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Tower Grove Farmers’ Market Kickoff Celebration, May 12th

May 8, 2007 Events/Meetings, South City 14 Comments

From my friend Jenny Ryan….


On Saturday, May 12, one of St. Louis’ newest and most successful farmers’ markets will celebrate the start of its second season by hosting its Kickoff Festival. The Tower Grove Farmers’ Market, together with community partners, The Southside YMCA and KDHX will host an event filled with great food, music and family fun.

Joining the Market’s regular cast of farmers, bakers, ranchers and artisans, the Tower Grove Farmers’ Market Kickoff Festival, scheduled for Saturday, May 12 from 8:30 am – 2:30 pm, will feature the following activities:

  • Various arts and crafts
  • Face painting
  • T-Shirt art
  • Sack racing
  • Food concessions by Missouri and Illinois small farmers and restaurants
  • Free Yoga
  • Music by Noah Earle, Swing De Ville and Grass Pack
  • Outdoor fitness activities with the South City YMCA

For additional information on the Tower Grove Farmers’ Market Kickoff Celebration visit http://www.tgmarket.org or email the Tower Grove Farmers’ Market at [email protected]

Tower Grove Farmers’ Market’s mission is to enhance the quality of life in the St. Louis area by providing a community activity that fosters social gathering and interaction while promoting sustainable agriculture and urban education.


Currently there are "14 comments" on this Article:

  1. Jim Zavist says:

    Farmers markets are another example of too much of a good thing. In theory, A farmer’s market is great and wonderful thing. Even two or three in an area can be successful. But when every yuppie community decides that they need one of their own, the retail pie just gets sliced into way too many small pieces, and nobody wins, not the people selling (not enough business) and not the people buying (not enough options)!



    Still, I wish the Tower Grove folks the best of luck . . .

  2. dialog says:


    The name farmer’s market has become somewhat of a misnomer for these tented
    neighborhood mercantiles.

    Here is where you find veggie ink greeting cards, homemade candles, natural soap on a rope, indie-art, and
    other such basement manufactured local crafts.

    The more people need places to market their homemade creative work, the more of
    these “farmer’s markets” we can support.

    The question is, should they allow “Party Light”, “Stamp-Em-Up”, and “Silpada” dealers
    into the bazaar?

  3. The two statements above are a little misguided, at least regarding our TG Farmers’ Market. This season we will have an average of 25 vendors per week and only two of those will be local artisans. The rest will be vendors of locally grown and made foods. We see no problem with allowing a couple of artisans into the mix, especially when they offer such things as soy candles and soaps with natural ingredients. Likewise we don’t find any fault with apiaries making candles out of the beeswax to sell alongside their honey. It is a good thing, the wax should be put to use and the hardworking beekeepers should be able to make some extra money at it. It is only our festivals, at the beginning and the end of the season, where we allow more artisans in since it’s more than just a food shopping event on those days.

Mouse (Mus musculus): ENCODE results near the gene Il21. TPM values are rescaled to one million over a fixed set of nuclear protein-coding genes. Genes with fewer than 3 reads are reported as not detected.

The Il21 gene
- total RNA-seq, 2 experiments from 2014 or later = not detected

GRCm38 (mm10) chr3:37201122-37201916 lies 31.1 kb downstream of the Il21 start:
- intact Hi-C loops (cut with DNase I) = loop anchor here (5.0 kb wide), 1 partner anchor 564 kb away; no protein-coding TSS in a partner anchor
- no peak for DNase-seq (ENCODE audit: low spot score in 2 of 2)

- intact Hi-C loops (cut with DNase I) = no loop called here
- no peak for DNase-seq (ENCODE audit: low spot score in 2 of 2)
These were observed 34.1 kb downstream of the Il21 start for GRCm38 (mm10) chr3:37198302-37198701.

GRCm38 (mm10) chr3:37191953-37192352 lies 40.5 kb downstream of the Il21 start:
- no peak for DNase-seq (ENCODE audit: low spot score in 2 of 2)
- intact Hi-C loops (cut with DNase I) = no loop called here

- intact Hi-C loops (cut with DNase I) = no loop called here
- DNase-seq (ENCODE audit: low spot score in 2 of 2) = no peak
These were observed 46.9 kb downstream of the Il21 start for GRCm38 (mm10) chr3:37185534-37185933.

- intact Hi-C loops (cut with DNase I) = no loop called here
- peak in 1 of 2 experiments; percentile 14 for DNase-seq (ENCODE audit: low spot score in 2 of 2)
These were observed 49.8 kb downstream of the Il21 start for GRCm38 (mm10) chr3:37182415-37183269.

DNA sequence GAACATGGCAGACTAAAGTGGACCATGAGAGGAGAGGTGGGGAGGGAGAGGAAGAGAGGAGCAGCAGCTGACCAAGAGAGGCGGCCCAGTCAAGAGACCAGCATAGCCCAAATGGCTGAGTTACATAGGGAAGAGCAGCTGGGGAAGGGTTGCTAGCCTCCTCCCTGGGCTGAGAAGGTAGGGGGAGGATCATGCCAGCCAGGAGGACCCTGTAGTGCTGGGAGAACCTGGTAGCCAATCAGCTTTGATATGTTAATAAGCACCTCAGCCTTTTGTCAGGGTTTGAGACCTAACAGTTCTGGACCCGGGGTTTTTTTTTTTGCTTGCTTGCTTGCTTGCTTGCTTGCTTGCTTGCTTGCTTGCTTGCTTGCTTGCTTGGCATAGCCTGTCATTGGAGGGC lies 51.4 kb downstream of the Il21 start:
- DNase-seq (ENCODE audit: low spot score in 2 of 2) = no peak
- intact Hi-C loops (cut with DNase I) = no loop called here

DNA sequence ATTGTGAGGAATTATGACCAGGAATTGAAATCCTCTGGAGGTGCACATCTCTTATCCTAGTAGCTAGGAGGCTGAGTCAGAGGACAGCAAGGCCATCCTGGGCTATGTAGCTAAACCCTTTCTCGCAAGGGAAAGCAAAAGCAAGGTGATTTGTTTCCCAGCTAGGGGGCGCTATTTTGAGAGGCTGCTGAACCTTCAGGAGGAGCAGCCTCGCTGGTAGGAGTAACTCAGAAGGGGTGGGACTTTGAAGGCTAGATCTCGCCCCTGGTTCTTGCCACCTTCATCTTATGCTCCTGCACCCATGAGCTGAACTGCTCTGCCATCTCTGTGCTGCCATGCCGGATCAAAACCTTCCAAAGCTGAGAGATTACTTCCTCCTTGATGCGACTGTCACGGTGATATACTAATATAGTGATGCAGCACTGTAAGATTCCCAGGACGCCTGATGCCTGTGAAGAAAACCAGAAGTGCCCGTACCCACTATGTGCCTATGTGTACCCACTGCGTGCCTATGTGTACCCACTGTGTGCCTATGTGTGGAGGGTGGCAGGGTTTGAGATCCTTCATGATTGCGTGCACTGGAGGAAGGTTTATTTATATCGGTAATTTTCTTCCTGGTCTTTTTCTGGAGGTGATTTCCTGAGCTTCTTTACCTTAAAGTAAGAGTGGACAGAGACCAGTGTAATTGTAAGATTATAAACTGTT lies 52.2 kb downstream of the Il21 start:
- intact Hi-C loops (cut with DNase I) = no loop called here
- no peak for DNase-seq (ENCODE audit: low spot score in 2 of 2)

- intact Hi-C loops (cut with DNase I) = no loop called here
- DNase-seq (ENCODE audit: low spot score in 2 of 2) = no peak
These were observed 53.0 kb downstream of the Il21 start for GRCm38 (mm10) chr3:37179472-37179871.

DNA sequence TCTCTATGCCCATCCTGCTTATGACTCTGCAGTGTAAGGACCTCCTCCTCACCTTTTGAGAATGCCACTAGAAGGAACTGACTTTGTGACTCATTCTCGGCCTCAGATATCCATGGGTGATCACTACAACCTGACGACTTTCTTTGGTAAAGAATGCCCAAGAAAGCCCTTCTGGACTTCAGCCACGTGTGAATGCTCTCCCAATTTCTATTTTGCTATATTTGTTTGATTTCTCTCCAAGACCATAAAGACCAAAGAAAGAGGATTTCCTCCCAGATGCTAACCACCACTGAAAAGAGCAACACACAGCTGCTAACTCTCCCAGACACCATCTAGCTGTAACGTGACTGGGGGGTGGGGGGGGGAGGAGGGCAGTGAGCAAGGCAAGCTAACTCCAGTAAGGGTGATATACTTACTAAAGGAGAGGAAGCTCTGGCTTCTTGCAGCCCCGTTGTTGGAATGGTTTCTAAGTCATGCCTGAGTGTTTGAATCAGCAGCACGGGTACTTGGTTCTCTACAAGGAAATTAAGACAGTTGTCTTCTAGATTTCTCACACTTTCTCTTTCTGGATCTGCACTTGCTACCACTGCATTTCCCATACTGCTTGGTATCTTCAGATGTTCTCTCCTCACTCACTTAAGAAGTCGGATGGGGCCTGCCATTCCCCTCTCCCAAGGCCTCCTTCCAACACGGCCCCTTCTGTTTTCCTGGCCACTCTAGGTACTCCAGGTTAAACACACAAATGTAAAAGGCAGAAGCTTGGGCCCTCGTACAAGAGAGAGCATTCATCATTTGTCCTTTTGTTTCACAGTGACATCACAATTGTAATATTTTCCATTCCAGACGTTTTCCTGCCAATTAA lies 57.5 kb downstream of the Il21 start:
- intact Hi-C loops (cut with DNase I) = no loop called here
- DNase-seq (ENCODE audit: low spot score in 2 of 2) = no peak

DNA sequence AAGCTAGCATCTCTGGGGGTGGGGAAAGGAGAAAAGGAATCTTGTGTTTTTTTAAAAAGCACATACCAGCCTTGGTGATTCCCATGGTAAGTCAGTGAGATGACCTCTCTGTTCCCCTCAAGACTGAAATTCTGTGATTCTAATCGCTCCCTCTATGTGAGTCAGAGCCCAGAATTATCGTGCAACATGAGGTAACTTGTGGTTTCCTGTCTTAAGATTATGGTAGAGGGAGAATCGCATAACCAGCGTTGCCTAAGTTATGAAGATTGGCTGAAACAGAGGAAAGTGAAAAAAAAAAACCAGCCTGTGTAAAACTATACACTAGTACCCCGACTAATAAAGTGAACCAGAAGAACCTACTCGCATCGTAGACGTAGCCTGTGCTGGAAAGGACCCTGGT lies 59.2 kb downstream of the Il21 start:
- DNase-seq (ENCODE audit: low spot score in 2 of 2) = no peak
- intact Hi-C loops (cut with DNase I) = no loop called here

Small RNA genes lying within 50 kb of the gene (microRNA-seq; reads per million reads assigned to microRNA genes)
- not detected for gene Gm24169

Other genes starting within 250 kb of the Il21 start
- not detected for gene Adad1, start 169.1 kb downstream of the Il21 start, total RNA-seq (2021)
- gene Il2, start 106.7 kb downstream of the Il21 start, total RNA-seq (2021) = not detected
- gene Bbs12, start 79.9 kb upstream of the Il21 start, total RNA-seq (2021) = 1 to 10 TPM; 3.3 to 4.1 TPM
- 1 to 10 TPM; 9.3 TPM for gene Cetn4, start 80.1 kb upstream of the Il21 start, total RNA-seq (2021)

Regarding the comment about too much of a good thing, St Louis city now has the Tower Grove Farmers’ Market and the new North City Market as its only two grower only markets. Soulard is a resellers market for the most part with just a handful of (very good) local farmers. There is much more demand in St. Louis for high quality, locally produced food than there is supply. What is happening in the suburbs is a different story, but here in the city, we actually need more.

    Also, the 2006 Randall Roberts story linked to above was off base. He tried to make a controversy where there wasn’t one. We worked hard to increase the local food supply in St. Louis rather than spreading the current supply even thinner. We have added to the supply with three farms new to the region and by urging existing farms to increase their production. The TG Market will be twice as big as it was last year for primarily those reasons.

    Patrick Horine
    TG Farmers’ Market

  4. Jim Zavist says:

    I agree that two or three good weekly markets should work well, where all the interested, good local vendors can find a consistently good-sized crowd of shoppers willing to spend money. The problem comes from having a “market” somewhere every day, with a half dozen more competing on Saturday morning. And, no you can’t discount what’s happening in all the suburban areas – if anything, their customers may be more prolific and affluent than those in the city. A true farmer needs to work the land most days of the week, not hang out selling corn by the ear. The simple reason you’re seeing more “artisans” and fewer farmers is simply the limited supply of farmers willing to sell retail (versus wholesale).

    And no, I don’t wish TG ill – they have a proven track record, and I hope they continue to attract shoppers. My point is simply one of me-too proliferation. Anytime you get a group of community-based visionaries together, a local farmers market is always high on their list of wants (along with a Trader Joe’s, a coffee shop [Starbucks or local], more parks, slower traffic and a strong yes or no on a Wal·Mart). Much like an aquarium or a zoo or a convention center, a famers market is not THE answer to creating community in every inner-ring suburb or trendy city neighborhood. Every community is unique and needs to build on what makes them unique, not copy what worked 2-3-10 miles away!

  5. Maurice says:

    First I didn’t know that Tower Grove South and surrounding area was a “yuppie community.”

    Second, more prolific and affluent than in the city? I would suggest referencing Steve Shappiro’s study he posted on his website: 15thwardstl.org where he demonstrated the amount of income is in the city…..to get a Trader Joes.

    Farmer markets are good. They will, in time, adjust to the market forces. They will attend the ones where they will have the most traffic and the most dollars. As the demand for local and fresher produce (amazing how we revert to old style farming methods instead of importing) yes the supply may outstrip the demand…but in the long run that means there might be more farmers or more farmer co-ops so that they can pool their veggies and not have to be at every stall their product is sold at..that means their own communities will be built up as well.

  6. MH says:

    Wow…talk about over-analyzation of a simple, successful NEIGHBORHOOD market. That is all it is and needs to be. I could care less what worked or didn’t work 2-3-10 miles away, Jim, because I will not be driving there to see it or frequent it. The market serves the immediate neighborhoods well, is within walking distance of most areas of said neighborhoods and will be successful because of that. There is no reason to dissect it as a potential negative. People in Webster or Kirkwood or Soulard to some degree needn’t care about the existance of this market or any others that may pop up.